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01.12.2017 | Research | Ausgabe 1/2017 Open Access

Virology Journal 1/2017

Evaluation of the performance of Human Papillomavirus testing in paired urine and clinician-collected cervical samples among women aged over 30 years in Bhutan

Zeitschrift:
Virology Journal > Ausgabe 1/2017
Autoren:
Ugyen Tshomo, Silvia Franceschi, Tshokey Tshokey, Tashi Tobgay, Iacopo Baussano, Vanessa Tenet, Peter J. F. Snijders, Tarik Gheit, Massimo Tommasino, Alex Vorsters, Gary M. Clifford

Abstract

Background

Urine sampling may offer a less invasive solution than cervical sampling to test for human papillomavirus (HPV) for HPV vaccine impact monitoring.

Methods

Paired samples of urine and exfoliated cervical cells were obtained for 89 women with history of high-risk (HR) HPV-positive normal cytology in Bhutan. Urine sampling protocol included self-collection of first-void urine immediately into a conservation medium and procedures to optimize DNA yield. Colposcopical abnormalities were biopsied. Two HPV assays were used: a multiplex type-specific PCR (E7-MPG) and a less analytically sensitive GP5+/6+ PCR followed by reverse line blot.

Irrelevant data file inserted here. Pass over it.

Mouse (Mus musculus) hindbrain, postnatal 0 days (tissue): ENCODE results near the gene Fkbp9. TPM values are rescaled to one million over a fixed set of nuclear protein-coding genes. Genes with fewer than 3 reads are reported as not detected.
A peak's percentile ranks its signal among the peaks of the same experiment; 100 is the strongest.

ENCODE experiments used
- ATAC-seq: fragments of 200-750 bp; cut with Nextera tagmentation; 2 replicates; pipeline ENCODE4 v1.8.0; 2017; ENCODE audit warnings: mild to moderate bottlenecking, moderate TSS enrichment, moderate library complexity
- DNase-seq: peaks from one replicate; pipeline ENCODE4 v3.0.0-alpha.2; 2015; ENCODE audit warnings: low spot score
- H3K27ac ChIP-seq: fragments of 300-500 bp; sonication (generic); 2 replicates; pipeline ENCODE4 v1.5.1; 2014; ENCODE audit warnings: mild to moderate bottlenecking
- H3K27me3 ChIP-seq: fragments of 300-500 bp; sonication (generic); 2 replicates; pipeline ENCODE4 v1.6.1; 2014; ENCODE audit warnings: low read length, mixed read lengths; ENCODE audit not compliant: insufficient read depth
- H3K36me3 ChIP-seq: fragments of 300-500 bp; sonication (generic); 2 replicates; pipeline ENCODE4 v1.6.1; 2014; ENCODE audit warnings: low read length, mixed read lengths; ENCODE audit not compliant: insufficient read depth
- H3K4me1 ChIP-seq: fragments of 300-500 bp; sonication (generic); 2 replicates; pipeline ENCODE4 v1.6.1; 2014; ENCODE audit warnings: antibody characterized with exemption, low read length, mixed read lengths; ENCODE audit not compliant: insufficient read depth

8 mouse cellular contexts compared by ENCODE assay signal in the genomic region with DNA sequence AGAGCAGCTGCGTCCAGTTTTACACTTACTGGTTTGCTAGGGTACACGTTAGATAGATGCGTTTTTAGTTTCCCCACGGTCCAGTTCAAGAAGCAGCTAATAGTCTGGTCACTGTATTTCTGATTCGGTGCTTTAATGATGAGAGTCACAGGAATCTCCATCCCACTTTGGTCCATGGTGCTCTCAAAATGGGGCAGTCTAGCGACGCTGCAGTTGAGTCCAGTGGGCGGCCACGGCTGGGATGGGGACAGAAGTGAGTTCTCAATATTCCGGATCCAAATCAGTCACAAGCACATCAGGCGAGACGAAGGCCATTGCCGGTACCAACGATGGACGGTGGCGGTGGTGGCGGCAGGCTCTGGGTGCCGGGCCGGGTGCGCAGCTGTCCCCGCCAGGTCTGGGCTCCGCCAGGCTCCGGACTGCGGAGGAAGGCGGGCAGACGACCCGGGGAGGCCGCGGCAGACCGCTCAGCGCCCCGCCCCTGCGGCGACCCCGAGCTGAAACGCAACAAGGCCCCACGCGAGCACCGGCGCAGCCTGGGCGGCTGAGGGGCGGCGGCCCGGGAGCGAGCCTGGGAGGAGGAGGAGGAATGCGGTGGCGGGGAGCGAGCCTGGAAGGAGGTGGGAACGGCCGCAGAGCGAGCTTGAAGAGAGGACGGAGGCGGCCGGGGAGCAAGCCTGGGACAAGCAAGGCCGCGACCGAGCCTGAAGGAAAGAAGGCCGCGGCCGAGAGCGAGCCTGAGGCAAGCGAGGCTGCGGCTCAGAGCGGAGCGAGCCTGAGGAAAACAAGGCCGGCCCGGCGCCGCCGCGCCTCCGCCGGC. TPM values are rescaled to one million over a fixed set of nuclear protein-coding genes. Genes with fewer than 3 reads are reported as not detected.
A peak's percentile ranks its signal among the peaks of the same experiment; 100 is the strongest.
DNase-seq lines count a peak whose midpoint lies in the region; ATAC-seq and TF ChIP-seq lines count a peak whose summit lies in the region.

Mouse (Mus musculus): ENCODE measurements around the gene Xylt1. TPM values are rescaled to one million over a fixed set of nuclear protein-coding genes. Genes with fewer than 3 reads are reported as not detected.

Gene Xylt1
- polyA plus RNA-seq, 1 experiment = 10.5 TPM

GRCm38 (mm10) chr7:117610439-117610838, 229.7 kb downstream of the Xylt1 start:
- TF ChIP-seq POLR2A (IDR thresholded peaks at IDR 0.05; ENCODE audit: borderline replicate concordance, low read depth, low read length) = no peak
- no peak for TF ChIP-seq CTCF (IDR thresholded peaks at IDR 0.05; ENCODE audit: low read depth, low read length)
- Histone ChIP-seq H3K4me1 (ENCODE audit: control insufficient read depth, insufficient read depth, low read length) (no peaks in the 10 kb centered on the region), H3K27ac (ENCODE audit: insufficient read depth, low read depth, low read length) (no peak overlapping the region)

Results

HPV positivity for 21 types common to both assays was similar in urine and cells by E7-MPG (62.9% and 57.3%, respectively, p = 0.32) but lower in urine by GP5+/6+ (30.3% and 40.4%, p = 0.05). HPV6/11/16/18 positivity did not significantly differ between urine and cells by either assay. Sensitivity of urine (using cells as gold standard) to detect 21 HPV types was 80% and 58% for E7-MPG and GP5+/6+, respectively, with specificity 61% and 89%. HPV type distribution in urine and cells was similar, regardless of assay. The 5 detected CIN3+ were HR-HPV positive in cells by both assays, compared to 4 and 3 by E7-MPG and GP5+/6+, respectively, in urine samples.

Conclusion

For the monitoring of vaccine impact, we demonstrate validity of a urine sampling protocol to obtain HPV prevalence data that are broadly comparable to that from cervical cells. However, detection of HPV in urine varies according to assay sensitivity, presumably because low level infections are frequent.
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